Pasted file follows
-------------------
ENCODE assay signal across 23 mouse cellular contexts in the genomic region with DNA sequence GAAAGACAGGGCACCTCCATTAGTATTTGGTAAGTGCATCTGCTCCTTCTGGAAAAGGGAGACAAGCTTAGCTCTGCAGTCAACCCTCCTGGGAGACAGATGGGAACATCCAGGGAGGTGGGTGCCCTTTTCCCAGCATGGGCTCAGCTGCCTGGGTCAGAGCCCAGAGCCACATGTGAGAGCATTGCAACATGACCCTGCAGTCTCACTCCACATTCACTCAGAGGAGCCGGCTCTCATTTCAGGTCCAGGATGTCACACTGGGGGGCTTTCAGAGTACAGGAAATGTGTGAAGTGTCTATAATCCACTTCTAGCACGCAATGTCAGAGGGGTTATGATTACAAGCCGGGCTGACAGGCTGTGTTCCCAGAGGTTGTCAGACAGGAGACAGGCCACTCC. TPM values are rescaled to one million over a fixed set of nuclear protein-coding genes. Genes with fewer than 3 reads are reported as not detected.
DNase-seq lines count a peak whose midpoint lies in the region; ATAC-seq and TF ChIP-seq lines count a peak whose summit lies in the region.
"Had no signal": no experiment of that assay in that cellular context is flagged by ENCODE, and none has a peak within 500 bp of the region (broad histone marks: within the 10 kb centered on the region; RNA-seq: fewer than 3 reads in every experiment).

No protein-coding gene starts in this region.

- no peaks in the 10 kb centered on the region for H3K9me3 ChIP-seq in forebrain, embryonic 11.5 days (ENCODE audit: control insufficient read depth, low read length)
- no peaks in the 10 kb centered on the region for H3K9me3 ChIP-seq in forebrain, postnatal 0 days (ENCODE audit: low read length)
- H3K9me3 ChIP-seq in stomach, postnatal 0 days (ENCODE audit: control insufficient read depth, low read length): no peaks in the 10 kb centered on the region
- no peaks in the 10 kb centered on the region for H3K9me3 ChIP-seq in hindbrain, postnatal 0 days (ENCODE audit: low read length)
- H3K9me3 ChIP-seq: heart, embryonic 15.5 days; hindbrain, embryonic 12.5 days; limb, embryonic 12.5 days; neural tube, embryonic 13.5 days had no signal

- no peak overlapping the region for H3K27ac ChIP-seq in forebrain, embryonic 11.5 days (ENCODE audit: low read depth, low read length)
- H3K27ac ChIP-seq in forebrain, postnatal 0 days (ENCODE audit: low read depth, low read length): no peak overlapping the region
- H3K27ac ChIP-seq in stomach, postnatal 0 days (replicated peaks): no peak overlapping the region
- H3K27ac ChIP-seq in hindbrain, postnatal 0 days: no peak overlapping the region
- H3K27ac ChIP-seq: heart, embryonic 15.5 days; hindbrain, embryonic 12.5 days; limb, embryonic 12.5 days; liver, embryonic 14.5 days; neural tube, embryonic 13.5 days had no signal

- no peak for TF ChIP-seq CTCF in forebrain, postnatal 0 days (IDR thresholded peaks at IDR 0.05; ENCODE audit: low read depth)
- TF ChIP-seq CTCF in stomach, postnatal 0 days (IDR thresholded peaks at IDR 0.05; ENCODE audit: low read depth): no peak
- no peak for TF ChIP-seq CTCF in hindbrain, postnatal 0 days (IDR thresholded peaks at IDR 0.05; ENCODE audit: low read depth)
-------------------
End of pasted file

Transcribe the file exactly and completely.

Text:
ENCODE assay signal across 23 mouse cellular contexts in the genomic region with DNA sequence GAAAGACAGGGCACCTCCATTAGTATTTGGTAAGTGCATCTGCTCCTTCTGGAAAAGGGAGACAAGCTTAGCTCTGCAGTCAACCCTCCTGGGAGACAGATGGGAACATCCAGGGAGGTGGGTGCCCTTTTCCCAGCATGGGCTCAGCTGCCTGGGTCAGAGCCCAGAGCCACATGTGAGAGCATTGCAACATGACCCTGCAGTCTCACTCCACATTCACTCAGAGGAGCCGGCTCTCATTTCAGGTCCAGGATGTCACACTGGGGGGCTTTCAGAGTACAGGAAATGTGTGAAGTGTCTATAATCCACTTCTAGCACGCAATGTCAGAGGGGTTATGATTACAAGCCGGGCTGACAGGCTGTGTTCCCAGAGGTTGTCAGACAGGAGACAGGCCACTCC. TPM values are rescaled to one million over a fixed set of nuclear protein-coding genes. Genes with fewer than 3 reads are reported as not detected.
DNase-seq lines count a peak whose midpoint lies in the region; ATAC-seq and TF ChIP-seq lines count a peak whose summit lies in the region.
"Had no signal": no experiment of that assay in that cellular context is flagged by ENCODE, and none has a peak within 500 bp of the region (broad histone marks: within the 10 kb centered on the region; RNA-seq: fewer than 3 reads in every experiment).

No protein-coding gene starts in this region.

- no peaks in the 10 kb centered on the region for H3K9me3 ChIP-seq in forebrain, embryonic 11.5 days (ENCODE audit: control insufficient read depth, low read length)
- no peaks in the 10 kb centered on the region for H3K9me3 ChIP-seq in forebrain, postnatal 0 days (ENCODE audit: low read length)
- H3K9me3 ChIP-seq in stomach, postnatal 0 days (ENCODE audit: control insufficient read depth, low read length): no peaks in the 10 kb centered on the region
- no peaks in the 10 kb centered on the region for H3K9me3 ChIP-seq in hindbrain, postnatal 0 days (ENCODE audit: low read length)
- H3K9me3 ChIP-seq: heart, embryonic 15.5 days; hindbrain, embryonic 12.5 days; limb, embryonic 12.5 days; neural tube, embryonic 13.5 days had no signal

- no peak overlapping the region for H3K27ac ChIP-seq in forebrain, embryonic 11.5 days (ENCODE audit: low read depth, low read length)
- H3K27ac ChIP-seq in forebrain, postnatal 0 days (ENCODE audit: low read depth, low read length): no peak overlapping the region
- H3K27ac ChIP-seq in stomach, postnatal 0 days (replicated peaks): no peak overlapping the region
- H3K27ac ChIP-seq in hindbrain, postnatal 0 days: no peak overlapping the region
- H3K27ac ChIP-seq: heart, embryonic 15.5 days; hindbrain, embryonic 12.5 days; limb, embryonic 12.5 days; liver, embryonic 14.5 days; neural tube, embryonic 13.5 days had no signal

- no peak for TF ChIP-seq CTCF in forebrain, postnatal 0 days (IDR thresholded peaks at IDR 0.05; ENCODE audit: low read depth)
- TF ChIP-seq CTCF in stomach, postnatal 0 days (IDR thresholded peaks at IDR 0.05; ENCODE audit: low read depth): no peak
- no peak for TF ChIP-seq CTCF in hindbrain, postnatal 0 days (IDR thresholded peaks at IDR 0.05; ENCODE audit: low read depth)